Home News Business From Wooden Carriages to Vande Bharat Trains, Indian Railways Completes 170 Years: A Brief History

From Wooden Carriages to Vande Bharat Trains, Indian Railways Completes 170 Years: A Brief History

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From Wooden Carriages to Vande Bharat Trains, Indian Railways Completes 170 Years: A Brief History

Marking the dawn of a new era in public transportation, the first passenger train in Asia was operated on a small stretch of 34 km between Mumbai and Thane on April 16, 1853, which proved to be a giant leap for the progress and prosperity of the country over the next 17 decades.

The inaugural train was flagged from Boribunder station – where the imposing UNESCO World Heritage Chhatrapati Shivaji Maharaj Terminus now stands – with 14 new wooden carriages crammed with 400 excited and nervous guests on their first day out on the tracks.

Also read: Indian Railways To Connect Khatu Shyam Ji Shrine By Rail Network: Ashwini Vaishnaw

The maiden passenger service was hauled by three engines, inexplicably named `Sahib,` `Sindh,` and `Sultan,` which blew off loud whistles, belched out thick smoke and steam, and soon chugged into the historic journey at 3.35 pm that day , accompanied by a resounding 21-gun salute, thunderous cheers and claps of those who witnessed British India’s first rail history.

The grueling spadework for that epochal journey started some 30 years ago, with an experimental railway line in Madras thrown in, followed by the first passenger service on the Mumbai-Thane sector. Unlike the old railways in many other countries, Indians quickly adapted to the quick, cheap, and safe mode of rail travel.

The railways soon spread wings — and tracks — to other parts of India. The first passenger train started in the east on August 15, 1854, covering 39 km between Howrah and Hooghly, followed by Veyasarpandy and Walajah Road in the south (Madras Presidency) on July 1, 1856, and in the north between Hathras Road and Mathura Cantt., a 53 km stretch, on October 19, 1875, — and chugged along, never to look back.

With these humble beginnings, in around 27 years, by 1880, India had a 9,000 km railway network spanning the length and breadth of the sub-continent, even as the country saw historical events such as the First War of Independence, which started on May 10, 1857, and spurred one of the most significant freedom movements in modern world history lasting 90 years.

Over the past 170 years, the Indian Railways, as it is known now, has mushroomed into a multi-gauge, second largest in the world with over 108,000 km of running lines, transporting passengers, animals, and cargo to some of the remotest corners of the country, traversing plains, forests, deserts or snowy mountains, safely and surely.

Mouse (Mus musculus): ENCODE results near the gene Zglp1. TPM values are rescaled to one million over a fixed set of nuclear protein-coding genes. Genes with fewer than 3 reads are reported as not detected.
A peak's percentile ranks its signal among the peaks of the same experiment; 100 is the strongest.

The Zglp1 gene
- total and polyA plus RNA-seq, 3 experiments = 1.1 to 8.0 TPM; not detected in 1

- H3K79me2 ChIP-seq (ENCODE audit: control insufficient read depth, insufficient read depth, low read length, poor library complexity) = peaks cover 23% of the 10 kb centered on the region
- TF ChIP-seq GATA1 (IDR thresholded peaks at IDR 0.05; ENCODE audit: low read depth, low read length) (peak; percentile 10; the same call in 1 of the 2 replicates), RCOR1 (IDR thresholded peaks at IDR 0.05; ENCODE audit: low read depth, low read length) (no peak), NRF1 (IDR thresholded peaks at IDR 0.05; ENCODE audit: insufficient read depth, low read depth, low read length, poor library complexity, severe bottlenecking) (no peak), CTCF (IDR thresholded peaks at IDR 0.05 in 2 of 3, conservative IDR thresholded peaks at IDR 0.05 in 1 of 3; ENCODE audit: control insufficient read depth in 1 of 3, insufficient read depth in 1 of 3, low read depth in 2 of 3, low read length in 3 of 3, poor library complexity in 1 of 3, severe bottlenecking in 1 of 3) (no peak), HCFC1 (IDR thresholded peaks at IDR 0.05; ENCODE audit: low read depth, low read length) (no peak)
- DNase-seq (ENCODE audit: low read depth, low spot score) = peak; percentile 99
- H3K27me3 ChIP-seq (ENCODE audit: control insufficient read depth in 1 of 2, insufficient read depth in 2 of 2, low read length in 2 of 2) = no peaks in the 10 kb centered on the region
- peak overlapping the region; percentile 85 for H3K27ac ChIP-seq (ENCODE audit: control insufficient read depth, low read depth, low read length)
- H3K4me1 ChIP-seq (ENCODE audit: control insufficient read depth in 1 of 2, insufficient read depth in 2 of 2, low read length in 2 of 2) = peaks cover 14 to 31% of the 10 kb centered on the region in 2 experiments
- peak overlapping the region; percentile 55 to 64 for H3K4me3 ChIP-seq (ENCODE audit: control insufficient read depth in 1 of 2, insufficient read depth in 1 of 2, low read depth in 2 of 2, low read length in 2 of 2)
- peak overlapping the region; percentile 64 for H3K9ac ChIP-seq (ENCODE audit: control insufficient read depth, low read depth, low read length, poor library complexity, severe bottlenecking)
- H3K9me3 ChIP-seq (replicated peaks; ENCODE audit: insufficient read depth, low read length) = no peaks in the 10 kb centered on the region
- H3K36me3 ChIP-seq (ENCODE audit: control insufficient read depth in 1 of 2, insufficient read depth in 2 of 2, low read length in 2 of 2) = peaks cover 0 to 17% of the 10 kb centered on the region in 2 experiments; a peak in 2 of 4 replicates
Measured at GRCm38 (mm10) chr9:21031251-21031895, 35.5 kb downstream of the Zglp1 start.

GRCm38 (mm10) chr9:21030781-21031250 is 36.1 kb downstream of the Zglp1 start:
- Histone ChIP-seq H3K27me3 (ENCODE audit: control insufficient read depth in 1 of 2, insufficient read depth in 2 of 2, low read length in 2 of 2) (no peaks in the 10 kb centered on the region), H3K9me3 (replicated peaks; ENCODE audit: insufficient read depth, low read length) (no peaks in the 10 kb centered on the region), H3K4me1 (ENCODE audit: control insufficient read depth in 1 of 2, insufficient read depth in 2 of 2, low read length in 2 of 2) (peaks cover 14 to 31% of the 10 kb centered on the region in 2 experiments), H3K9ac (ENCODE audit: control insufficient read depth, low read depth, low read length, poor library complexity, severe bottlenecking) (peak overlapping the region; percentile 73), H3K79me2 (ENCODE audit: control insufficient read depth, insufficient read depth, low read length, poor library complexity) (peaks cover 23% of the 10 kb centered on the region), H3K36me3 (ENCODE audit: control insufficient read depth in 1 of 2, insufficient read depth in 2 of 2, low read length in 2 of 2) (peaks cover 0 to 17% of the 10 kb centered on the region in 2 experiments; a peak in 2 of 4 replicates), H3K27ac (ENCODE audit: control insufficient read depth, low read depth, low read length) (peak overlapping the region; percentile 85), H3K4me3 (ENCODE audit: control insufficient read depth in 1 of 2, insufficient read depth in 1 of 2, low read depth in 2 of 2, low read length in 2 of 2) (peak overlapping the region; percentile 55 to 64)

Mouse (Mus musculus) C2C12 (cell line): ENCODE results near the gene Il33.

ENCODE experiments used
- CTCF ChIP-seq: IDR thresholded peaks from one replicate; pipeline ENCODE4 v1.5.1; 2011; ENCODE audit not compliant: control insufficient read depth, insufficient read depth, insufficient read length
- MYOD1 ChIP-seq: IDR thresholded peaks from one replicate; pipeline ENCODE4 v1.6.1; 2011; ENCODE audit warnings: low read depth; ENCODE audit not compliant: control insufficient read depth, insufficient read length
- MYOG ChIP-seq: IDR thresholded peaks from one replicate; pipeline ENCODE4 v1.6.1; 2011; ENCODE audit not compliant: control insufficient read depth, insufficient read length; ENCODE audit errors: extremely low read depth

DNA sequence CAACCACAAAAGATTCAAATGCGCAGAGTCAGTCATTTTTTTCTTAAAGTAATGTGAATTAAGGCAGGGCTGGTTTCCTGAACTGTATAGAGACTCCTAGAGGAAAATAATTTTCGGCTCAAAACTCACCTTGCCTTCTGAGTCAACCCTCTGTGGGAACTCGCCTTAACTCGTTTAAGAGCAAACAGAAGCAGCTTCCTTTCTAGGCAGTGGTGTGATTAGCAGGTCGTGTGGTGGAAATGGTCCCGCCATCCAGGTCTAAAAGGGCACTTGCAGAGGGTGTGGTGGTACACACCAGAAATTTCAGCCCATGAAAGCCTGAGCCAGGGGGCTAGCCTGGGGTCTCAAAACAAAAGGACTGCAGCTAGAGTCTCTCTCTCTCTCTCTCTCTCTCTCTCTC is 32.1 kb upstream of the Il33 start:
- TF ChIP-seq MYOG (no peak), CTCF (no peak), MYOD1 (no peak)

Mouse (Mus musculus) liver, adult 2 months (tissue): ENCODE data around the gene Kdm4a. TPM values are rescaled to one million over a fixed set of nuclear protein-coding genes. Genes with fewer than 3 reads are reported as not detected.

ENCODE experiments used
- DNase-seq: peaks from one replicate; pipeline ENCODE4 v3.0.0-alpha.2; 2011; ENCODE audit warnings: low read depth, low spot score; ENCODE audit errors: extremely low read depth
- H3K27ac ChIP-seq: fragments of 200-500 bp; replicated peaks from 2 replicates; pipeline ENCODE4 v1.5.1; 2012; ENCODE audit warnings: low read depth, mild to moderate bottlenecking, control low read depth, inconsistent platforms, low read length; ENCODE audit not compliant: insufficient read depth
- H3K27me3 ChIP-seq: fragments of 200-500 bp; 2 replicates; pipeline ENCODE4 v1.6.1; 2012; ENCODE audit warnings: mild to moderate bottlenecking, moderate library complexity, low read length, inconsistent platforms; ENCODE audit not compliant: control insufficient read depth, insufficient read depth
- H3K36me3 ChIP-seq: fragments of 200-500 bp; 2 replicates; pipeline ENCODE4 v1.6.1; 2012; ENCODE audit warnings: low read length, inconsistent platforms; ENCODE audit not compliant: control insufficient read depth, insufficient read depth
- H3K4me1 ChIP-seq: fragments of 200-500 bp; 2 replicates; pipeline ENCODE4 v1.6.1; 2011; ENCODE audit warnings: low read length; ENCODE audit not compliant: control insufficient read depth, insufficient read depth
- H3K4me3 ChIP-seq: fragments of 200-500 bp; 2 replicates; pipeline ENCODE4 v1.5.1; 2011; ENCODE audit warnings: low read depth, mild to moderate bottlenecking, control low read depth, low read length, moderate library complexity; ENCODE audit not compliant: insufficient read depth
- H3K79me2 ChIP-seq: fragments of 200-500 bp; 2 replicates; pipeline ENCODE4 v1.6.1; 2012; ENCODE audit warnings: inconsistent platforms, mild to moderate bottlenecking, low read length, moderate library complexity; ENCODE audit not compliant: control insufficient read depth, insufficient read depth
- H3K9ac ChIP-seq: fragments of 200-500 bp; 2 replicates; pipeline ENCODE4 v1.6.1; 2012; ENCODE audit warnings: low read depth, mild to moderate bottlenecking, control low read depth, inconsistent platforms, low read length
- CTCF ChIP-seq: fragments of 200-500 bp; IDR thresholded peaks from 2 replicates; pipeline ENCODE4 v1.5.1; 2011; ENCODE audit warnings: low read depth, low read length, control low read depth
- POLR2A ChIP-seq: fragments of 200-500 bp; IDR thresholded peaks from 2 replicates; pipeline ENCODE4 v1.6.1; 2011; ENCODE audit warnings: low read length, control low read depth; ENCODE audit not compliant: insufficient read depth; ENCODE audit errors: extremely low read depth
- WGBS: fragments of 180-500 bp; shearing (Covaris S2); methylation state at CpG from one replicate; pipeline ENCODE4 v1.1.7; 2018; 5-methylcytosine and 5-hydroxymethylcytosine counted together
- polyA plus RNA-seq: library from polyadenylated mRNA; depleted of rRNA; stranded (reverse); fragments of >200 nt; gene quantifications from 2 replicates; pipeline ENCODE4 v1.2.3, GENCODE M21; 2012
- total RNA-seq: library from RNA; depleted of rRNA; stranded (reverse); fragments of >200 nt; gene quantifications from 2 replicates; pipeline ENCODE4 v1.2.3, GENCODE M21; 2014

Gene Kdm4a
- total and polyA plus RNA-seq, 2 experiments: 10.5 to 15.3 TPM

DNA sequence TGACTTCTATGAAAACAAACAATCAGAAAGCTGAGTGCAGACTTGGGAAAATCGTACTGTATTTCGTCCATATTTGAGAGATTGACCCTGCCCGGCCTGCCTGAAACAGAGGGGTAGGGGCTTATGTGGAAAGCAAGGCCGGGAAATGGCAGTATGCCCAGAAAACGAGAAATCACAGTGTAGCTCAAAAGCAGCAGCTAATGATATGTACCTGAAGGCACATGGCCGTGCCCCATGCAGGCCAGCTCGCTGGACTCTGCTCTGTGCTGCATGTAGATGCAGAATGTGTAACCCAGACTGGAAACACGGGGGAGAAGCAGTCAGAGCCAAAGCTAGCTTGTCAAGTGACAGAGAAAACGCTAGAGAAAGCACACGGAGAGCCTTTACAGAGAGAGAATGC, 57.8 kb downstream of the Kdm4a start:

Starting with the heavy, highly-polluting steam locomotives, the Indian Railways started services on the first electrified 15 km track between Mumbai`s Victoria Terminus (now CSMT) and Kurla Harbor in February 1925. At one point, it even shifted in August 1955. to diesel locos, but these were gradually discarded as oil prices became prohibitive over the decades.

However, electrification picked up the pace, and in the past 100 years, the Indian Railways has become 80 percent electrified, offering a cheaper, environment-friendly, and faster alternative, as per the official data till 2022.

During the British rule, the railway network had multiple owners and `fathers,` but after Independence, the earliest visionary Railway Ministers – John Mathai, N. Gopalaswami Ayyangar, and Lal Bahadur Shastri – initiated the process of unification into a single compact entity.

This started in 1951 with the formation of various divisions like Central Railway, Western Railway, Northern Railway, and Southern Railway, divided into zones — which later multiplied as per the growth and local requirements.

Many of the railway networks originally owned by private individuals, by companies, royalty or princely states, and other independent organizations in different territories were merged/integrated into a single entity, Indian Railways, which practically runs the entire standardized network now.

Central Railway’s chief spokesperson Shivaji Sutar said that from that humble beginning on April 16, 1853, today, the Indian Railways has come to a long distance with thousands of services daily.

They include some of the oldest services running for over a century, comprising long-distance trains like passengers/mails/expresses, Rajdhani, Shatabdi, Tejas, elite tourist specials (Palace on Wheels), unique toy trains or hill-trains, and the Most recent addition of Vande Bharat trains, suburban trains, all-women trains, and even women loco pilots.

In a few years, the first Bullet Train shall be zooming between Ahmedabad and Mumbai, catapulting the country`s rail network into the next era of high-speed train journeys.

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